8 Common Misconceptions About HIV And AIDS

"Kissing and hugging don't spread HIV. Ignorance does."

There's plenty to be proud of in the fight against HIV and AIDS this year.

Today is World AIDS Day, when we'll celebrate campaigns like New York Gov. Andrew Cuomo's $2.5 billion effort to end the epidemic in the state by 2020, and federal programs that drove a 48 percent increase in HIV testing for U.S. citizens between 2010 and 2014.

But education and awareness are equally important. About 50,000 people are infected with HIV in the U.S. each year, according to the Centers for Disease Control and Prevention. Approximately 1.2 million Americans were living with HIV by the end of 2012, and about 12 percent of them didn't know they were infected, according to a scientific model used by the CDC.

The public still needs to learn some basic facts about the deadly disease. That's likely why the banner on the National AIDS Trust's World AIDS Day website reads, "Kissing and hugging don't spread HIV. Ignorance does."

Here are some common misconceptions about HIV and AIDS:

1. HIV will automatically spread to an unborn baby.

Pregnant women with HIV have plenty of options. The Office on Women's Health notes that a woman who is treated for the virus early in her pregnancy has about a 2 percent chance of having an HIV-positive baby. Without treatment, the risk rises to about 25 percent.

HIV-positive women are advised, however, to forgo breastfeeding, and to read up on other ways to prevent HIV infection in children.

2. You don’t have to use a condom if both partners have HIV.

Safe sex is still important if you and your partner have HIV. There are different strains of the virus, and you can be infected with a type you don't already have or one that's more drug-resistant, according to the Department of Health. This could make treatment more difficult.

3. Unprotected sex is fine since we both tested negative for HIV.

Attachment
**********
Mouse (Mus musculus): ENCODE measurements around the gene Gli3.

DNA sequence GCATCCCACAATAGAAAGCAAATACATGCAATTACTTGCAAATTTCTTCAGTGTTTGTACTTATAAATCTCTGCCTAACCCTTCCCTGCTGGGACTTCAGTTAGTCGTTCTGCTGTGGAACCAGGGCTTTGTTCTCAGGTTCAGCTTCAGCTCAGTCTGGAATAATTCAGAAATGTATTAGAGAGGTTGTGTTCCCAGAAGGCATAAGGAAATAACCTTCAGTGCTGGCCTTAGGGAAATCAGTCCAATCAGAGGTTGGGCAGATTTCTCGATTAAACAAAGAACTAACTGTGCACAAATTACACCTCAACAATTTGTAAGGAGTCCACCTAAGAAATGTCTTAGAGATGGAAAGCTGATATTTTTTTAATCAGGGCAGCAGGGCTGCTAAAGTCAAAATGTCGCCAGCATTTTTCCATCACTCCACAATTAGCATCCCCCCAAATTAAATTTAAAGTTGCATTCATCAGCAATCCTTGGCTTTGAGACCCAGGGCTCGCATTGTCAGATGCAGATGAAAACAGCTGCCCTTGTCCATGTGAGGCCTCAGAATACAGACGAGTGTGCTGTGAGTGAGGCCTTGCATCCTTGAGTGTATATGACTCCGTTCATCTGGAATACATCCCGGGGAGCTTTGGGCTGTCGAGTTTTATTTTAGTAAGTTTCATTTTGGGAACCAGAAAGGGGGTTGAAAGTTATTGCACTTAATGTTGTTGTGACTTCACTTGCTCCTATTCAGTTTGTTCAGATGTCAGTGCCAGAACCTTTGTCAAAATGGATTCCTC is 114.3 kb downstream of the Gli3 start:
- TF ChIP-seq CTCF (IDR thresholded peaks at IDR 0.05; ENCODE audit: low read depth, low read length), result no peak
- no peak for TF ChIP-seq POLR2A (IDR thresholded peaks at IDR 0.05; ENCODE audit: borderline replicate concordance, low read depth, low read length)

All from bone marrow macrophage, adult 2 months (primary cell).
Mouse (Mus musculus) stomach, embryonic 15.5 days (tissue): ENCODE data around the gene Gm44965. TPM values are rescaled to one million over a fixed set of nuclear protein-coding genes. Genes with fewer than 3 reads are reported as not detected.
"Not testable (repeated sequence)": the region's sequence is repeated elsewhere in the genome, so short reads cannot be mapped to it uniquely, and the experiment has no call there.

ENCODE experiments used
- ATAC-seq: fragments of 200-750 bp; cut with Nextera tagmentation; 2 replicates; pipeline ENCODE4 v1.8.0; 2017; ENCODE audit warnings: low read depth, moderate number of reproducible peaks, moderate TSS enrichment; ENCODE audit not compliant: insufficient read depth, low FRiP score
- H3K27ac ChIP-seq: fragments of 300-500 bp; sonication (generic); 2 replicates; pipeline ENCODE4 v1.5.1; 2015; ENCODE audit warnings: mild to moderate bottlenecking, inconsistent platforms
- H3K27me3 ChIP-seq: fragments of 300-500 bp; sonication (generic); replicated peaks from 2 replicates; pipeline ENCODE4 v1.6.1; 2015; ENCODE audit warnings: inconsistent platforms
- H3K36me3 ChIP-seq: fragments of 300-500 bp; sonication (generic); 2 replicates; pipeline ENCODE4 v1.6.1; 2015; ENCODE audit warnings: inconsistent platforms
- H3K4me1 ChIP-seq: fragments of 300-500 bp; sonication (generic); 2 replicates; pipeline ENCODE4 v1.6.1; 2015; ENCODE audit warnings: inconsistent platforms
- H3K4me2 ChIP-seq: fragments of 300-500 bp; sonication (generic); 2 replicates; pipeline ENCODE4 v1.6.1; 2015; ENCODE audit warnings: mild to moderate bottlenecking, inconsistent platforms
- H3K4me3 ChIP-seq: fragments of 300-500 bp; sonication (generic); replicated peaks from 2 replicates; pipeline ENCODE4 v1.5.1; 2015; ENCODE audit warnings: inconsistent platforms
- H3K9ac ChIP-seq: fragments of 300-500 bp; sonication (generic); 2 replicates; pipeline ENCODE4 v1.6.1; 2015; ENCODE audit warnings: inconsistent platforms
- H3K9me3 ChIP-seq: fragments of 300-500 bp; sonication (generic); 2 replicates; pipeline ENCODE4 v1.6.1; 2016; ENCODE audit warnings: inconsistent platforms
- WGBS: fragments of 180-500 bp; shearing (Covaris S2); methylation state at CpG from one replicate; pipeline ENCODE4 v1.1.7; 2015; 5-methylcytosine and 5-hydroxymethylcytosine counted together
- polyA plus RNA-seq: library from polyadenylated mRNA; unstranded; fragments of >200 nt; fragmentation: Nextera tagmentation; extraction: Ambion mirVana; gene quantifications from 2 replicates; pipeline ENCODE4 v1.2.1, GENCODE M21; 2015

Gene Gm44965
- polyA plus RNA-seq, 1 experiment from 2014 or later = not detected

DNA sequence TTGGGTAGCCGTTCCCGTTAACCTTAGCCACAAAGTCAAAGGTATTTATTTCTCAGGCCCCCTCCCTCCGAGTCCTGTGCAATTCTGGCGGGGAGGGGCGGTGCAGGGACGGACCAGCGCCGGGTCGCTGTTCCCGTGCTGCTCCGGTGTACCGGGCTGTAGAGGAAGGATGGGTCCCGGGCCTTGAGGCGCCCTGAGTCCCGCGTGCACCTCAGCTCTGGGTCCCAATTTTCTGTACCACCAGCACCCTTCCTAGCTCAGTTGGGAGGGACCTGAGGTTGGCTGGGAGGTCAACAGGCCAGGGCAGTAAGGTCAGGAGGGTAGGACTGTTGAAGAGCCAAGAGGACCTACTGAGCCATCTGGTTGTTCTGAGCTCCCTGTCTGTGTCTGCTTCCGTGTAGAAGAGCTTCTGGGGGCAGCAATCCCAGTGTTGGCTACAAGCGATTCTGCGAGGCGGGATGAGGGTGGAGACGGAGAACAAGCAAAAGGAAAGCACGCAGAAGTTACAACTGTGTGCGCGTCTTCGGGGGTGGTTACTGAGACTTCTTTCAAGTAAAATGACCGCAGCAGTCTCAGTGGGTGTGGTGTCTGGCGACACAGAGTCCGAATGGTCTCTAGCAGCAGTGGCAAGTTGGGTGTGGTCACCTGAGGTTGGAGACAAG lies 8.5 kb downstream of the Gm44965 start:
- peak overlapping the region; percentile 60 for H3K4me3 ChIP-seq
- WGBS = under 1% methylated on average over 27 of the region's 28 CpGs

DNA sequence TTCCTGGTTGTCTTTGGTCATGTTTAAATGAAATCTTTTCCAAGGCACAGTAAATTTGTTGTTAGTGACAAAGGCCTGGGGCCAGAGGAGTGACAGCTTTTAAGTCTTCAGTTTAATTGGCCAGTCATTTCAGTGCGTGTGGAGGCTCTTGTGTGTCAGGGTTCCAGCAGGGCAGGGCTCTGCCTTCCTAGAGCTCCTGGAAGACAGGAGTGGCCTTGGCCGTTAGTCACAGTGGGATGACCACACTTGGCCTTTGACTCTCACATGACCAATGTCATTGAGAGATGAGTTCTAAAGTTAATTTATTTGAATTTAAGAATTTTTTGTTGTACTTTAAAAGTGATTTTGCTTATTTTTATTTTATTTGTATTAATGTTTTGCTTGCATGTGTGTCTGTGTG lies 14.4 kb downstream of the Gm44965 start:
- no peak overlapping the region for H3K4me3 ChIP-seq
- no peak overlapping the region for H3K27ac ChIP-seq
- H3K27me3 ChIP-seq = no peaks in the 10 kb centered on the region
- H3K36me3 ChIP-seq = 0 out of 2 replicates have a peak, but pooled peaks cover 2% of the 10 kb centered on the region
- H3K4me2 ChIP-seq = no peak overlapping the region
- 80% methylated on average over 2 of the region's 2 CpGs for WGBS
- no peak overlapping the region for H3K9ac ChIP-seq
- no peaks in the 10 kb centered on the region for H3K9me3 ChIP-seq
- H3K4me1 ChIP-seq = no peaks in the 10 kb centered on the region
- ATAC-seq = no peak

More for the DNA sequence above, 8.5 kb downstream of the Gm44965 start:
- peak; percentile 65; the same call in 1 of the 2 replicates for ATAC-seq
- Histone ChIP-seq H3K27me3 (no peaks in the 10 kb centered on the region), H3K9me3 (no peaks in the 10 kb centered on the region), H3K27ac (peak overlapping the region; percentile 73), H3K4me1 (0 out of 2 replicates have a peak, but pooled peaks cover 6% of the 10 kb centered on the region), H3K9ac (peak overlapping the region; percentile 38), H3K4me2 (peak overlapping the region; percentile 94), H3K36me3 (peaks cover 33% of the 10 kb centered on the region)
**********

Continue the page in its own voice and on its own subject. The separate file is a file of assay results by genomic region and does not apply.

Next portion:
There are several ways to test for HIV. The most common is an antibody screening test, in which doctors test for how many antibodies your body makes to fight the virus. But it takes your body a while to generate those antibodies, so there's a window of time in which you could have the virus and still test negative.

If you test negative on an antibody test three months after your last possible risk of infection, you can assume that you don't have the virus, according to the San Francisco AIDS Foundation. But it's still important to practice safe sex and get tested regularly.

4. HIV can’t be transmitted through oral sex.

While the risk of infection might be lower when you have oral sex, the possibility is still there. Your risk is especially high if you or your partner have open sores or cuts on your genitals or mouth, bleeding gums, or if broken skin comes into direct contact with semen, according to the AIDS Action Committee.

5. HIV can be spread through saliva, sweat, tears and toilets.

HIV only spreads through semen, vaginal fluid, blood or milk from an HIV-infected person. The AIDS Action Committee reports:

If you are around people infected with HIV, there is no danger of becoming infected with the virus by:

  • Breathing the same air as them.
  • Eating food handled, prepared, or served by them.
  • Sharing toilets, phones, or clothing with them.
  • Sharing forks, spoons, knives, or drinking glasses with them.
  • Touching, hugging or kissing them.

6. You can get HIV from mosquitoes or other insects.

HIV does not reproduce and cannot survive in insects, and there's no evidence of mosquitoes transmitting HIV, regardless of the location, according to the CDC.

7. You can't spread the virus after an antiretroviral treatment.

Antiretroviral treatment can reduce the amount of HIV in the blood to the point that it's undetectable in viral load tests, the CDC says. But those tests only measure HIV in the blood, so it's still possible to find HIV in the infected person's genital fluids.

8. HIV/AIDS is a death sentence.

The United Nations reported this month that AIDS-related deaths have dropped 42 percent since 2004. As of June 2015, roughly 16 million people were receiving treatment for HIV -- twice the number of those receiving treatment in 2010.

The tide is turning, and we've seen countless stories proving that a person with HIV or AIDS can go on to live a long, happy life. Treatment and support are huge factors in the recovery process. To find a testing location near you, visit AIDSVu.org.

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